An alternative strategy targeting furin disrupts SARS-CoV-2 infection cycle
Severe acute respiratory syndrome coronavirus 2 (SARS-CoV-2) first emerged at the end of 2019 in Wuhan, China, and transpired into the ongoing coronavirus disease 2019 (COVID-19) pandemic – which has affected nations around the world and has claimed more than 5.78 million lives globally. Numerous RNA and DNA-based vaccines have been approved for emergency use and most countries have propagated and implemented mass vaccinations.
The antibody responses and immunological memory induced by vaccines have proven highly effective against hospitalization and mortality. However, their long-term efficacy is yet to be ascertained against ever-emerging SARS-CoV-2 variants.
SARS-CoV-2 infects through entry into the lung cells, which is dependent on spike receptor-binding domain (RBD) interactions with angiotensin-Converting Enzyme 2 (ACE2). Unlike severe acute respiratory syndrome coronavirus (SARS-CoV), the SARS-CoV-2 spike protein contains an arginine-rich site (S1/S2)—between attachment (S1) and fusion (S2) domains—the cleavage of which by host cellular furin protease is crucial in efficient host cell membrane fusion during the transmission chain.
Experimental studies have revealed that the solvent-exposed furin cleaved region (S1/S2) interacts with additional surface receptors to enable viral cellular entry and heightens disease pathogenicity. Hence, an alternative strategy to obstruct the SARS-CoV-2 infection cycle could be by selectively targeting furin in virus-producing cells.
A recent study published in Microbiology Spectrum was based on the hypothesis that competitively inhibiting cellular furin and selectively targeting SARS-CoV-2 in the infected viral-producing cells is critical for therapeutic specificity.
Here, a spike targeting immunoglobulin (Ig)G1-Fc-based design was engineered to selectively compete with early, late, recycling endosomal, and cell surface enriched furin protease function at the site of potential spike-trafficking, processing and incorporation into the virus. This approach that competitively inhibits furin through engineered and flexibly linked Fc-extended peptide beyond the CH3 domain, was termed FuG1 – an anti-spike IgG1.
The study described a targeted antibody-based plug-and-play FuG1 strategy that directly interferes with the furin-dependent proteolytic mechanism of spike cleavage and activation apart from destabilizing the full-length spike protein.
Organelle fractionation studies strengthen the furin-mediated spike processing and viral egress via the deacidified lysosomal/endosomal system. It was speculated that FuG1 strategy-mediated targeting of furin likely operates outside the trans-Golgi-network (TGN).
Here, the engineered furin disrupter – FuG1, was assessed in human lung tissue cells. The results demonstrated that adding the furin disruptor peptide did not impede the function of the antibody or its ability to bind to the SARS-CoV-2 spike. FuG1 significantly interfered with the spike cleavage at furin sites. In addition, FuG1 impacted the overall stability of the SARS-CoV-2 spike protein, which renders the virus infectious and plays a critical role in the transmissibility of the virus.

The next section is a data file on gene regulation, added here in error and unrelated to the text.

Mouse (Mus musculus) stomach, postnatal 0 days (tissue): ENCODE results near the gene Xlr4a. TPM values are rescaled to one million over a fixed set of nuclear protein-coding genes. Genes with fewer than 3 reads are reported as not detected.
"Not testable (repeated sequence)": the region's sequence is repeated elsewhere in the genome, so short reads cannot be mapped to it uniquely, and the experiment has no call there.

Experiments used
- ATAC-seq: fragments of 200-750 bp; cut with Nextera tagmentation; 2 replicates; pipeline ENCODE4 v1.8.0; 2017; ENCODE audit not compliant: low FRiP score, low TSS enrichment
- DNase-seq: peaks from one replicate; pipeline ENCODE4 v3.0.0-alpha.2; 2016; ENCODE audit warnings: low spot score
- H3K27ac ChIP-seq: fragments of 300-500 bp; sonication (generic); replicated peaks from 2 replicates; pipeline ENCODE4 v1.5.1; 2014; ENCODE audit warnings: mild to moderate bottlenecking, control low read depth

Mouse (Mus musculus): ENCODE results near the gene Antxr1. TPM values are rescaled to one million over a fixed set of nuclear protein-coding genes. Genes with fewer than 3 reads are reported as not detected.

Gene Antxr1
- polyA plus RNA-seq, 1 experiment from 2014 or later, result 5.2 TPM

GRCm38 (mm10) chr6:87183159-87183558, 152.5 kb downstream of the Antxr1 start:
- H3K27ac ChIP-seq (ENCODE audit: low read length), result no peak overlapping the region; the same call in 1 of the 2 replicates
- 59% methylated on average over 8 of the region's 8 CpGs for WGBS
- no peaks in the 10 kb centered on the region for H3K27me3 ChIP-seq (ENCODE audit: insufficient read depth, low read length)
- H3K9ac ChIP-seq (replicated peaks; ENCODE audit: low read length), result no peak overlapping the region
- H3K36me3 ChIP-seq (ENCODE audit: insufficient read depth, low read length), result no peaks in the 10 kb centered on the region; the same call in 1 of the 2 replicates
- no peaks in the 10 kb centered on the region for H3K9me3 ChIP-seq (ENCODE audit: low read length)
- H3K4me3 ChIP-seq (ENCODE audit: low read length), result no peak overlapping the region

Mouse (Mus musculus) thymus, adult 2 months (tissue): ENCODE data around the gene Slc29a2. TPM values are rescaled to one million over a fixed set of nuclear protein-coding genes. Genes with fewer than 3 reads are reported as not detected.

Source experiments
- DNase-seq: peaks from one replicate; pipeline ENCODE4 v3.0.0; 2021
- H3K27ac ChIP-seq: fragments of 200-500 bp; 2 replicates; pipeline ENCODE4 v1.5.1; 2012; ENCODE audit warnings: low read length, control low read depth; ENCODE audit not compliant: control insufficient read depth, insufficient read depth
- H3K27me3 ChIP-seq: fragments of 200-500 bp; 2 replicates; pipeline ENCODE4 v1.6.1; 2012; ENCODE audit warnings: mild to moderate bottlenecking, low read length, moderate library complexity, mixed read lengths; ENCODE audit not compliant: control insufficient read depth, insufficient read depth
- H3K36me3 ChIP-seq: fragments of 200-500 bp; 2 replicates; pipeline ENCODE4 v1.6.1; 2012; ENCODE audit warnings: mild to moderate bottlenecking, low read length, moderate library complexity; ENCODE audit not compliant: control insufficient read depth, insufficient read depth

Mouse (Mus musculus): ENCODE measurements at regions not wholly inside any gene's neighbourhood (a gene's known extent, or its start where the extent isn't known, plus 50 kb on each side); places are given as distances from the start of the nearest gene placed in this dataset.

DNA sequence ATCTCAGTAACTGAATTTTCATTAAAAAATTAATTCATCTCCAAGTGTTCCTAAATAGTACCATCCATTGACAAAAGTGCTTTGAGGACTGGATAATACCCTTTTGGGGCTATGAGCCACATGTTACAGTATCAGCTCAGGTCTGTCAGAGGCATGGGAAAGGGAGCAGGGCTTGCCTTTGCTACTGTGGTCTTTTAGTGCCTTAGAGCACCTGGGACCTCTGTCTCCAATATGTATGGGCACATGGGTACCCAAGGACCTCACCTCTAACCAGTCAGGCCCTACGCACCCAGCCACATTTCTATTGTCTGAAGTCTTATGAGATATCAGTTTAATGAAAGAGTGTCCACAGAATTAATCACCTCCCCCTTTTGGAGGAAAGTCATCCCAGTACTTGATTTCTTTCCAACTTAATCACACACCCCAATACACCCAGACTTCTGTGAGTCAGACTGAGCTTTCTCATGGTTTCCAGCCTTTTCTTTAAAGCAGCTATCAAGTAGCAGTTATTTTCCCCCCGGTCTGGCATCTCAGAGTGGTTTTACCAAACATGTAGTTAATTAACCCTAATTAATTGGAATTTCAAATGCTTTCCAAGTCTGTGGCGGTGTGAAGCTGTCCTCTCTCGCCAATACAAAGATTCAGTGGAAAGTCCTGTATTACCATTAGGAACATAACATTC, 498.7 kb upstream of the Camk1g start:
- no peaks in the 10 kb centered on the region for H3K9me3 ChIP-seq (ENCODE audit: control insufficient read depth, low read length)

Considering the site of spike furin cleavage and the SARS-CoV-2 exit is inconsistent, these experiments uncovered novel mechanisms of proteolytic processing of the spike protein. Hence, it was found that proteolytic processing does not occur in the constitutive secretory pathway.
Additionally, blockade of furin-mediated cleavage of the spike protein was evident for membrane fusion activation and virus host-cell entry function. These findings introduced alternate applicability of the host protease system in targeting SARS-CoV-2, as well as future coronaviridae family members, to gain cellular entry and subsequent chain of infections by exploiting the host protease system.
Since the furin-mediated cleavage of the SARS-CoV-2 spike protein—mediated by host cells—is essential for viral entry and for the chain of the infection cycle, the strategy described here of an antibody Fc-conjugated furin competing peptide is of importance. If the spike protein mutations do not interfere with the Fc-conjugated antibody's epitope, the above-mentioned furin competing strategy can be employed in designing a broad spectrum of targets to inhibit the production of more transmissible SARS-CoV-2 variants of concern.
Furthermore, the proposed approach offers a plug-and-play option that can target other potentially deadly viruses that utilize secretory pathway-independent host protease machinery for cellular entry for infection.
- Mondal, T., Shivange, G., Habieb, A., et al. (2022). A Feasible Alternative Strategy Targeting Furin Disrupts SARS-CoV-2 Infection Cycle. Microbiology Spectrum. doi: 10.1128/spectrum.02364-21 https://journals.asm.org/doi/10.1128/spectrum.02364-21
Posted in: Medical Research News | Medical Condition News | Disease/Infection News
Tags: ACE2, Angiotensin, Angiotensin-Converting Enzyme 2, Antibody, Arginine, Cell, Cell Membrane, Coronavirus, Coronavirus Disease COVID-19, covid-19, DNA, Efficacy, Enzyme, Immunoglobulin, Membrane, Microbiology, Mortality, Organelle, Pandemic, Protein, Receptor, Respiratory, RNA, SARS, SARS-CoV-2, Severe Acute Respiratory, Severe Acute Respiratory Syndrome, Spike Protein, Syndrome, Virus
I am a medical content writer and editor. My interests lie in public health awareness and medical communication. I have worked as a clinical dentist and as a consultant research writer in an Indian medical publishing house. It is my constant endeavor is to update knowledge on newer treatment modalities relating to various medical fields. I have also aided in proofreading and publication of manuscripts in accredited medical journals. I like to sketch, read and listen to music in my leisure time.
Source: Read Full Article